Some customers just want everything! So how do you discover the few things that matter most to them among the many things that they think they need?
Have a plan and a purpose.
Voice of the customer data without a strategy is merely tactical. When an organization becomes tactical in response to customer feedback, it gets diverted by putting out the fires instead of focusing on profitable growth and creating long term value for stakeholders. Eventually, all the whipsawing causes other parts of the organization to become disinterested, and the program finds itself in the backlog.
Don’t worry about the volume, velocity or even veracity of the voice of the customer data.
If you have a few customers, getting started is easy. Call and talk to them. With minimal effort, their responses to questions you care about will become clear and their problems will most likely be temporary. If you have a moderate amount, keep asking them. I’m sure you can pull together some of the most important issues and prioritize them accordingly.
If you have many customers, asking each and every one of them is still possible, but finding the signal through the noise can be difficult and seem unwieldy. Take it from a math guy who enjoys dealing with lots of variables in several dimensions. No doubt you will solve all of their problems (that’s the spirit!), but you need a plan, you need a purpose and you need structure. You need a strategic framework.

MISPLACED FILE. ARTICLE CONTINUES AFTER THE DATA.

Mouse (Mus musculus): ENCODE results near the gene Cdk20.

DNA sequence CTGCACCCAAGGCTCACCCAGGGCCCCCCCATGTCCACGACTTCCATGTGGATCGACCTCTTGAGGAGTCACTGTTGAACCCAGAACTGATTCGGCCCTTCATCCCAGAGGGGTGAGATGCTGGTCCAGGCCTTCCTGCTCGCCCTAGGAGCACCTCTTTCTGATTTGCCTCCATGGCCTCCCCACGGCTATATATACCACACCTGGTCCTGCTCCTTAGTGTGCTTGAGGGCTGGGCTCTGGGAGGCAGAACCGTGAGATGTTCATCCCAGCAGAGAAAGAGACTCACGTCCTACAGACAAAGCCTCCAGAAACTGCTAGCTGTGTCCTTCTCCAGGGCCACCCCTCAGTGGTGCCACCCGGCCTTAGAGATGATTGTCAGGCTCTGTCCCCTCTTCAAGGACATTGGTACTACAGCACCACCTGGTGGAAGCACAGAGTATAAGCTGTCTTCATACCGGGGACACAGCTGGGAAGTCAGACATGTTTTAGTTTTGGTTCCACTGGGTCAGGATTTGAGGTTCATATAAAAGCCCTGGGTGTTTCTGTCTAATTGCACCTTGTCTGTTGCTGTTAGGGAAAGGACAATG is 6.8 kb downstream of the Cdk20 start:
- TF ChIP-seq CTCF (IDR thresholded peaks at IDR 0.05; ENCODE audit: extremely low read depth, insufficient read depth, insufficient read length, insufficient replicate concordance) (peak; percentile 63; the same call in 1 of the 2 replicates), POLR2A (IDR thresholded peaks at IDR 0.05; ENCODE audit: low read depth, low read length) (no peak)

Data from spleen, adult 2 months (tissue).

Why a Strategic Framework for VOC
The structure of a framework gives your organization guardrails avoiding any significant lapse in good decision making. It creates a repeatable calibration and helps to course correct and grow to be more well-defined over time.
With planning and structure, the difficulty of finding the next best opportunities for your organization will become clearer and clearer. Even emerging to mid-size companies that focus intently on individual customer problems need a framework to encompass the scope of their decisions.
Your existing and potential customers are signaling what’s most important to them. Find that signal. Gather the data, delve into it and determine what are your best growth opportunities.
Next time, we’ll provide some frameworks for you to consider.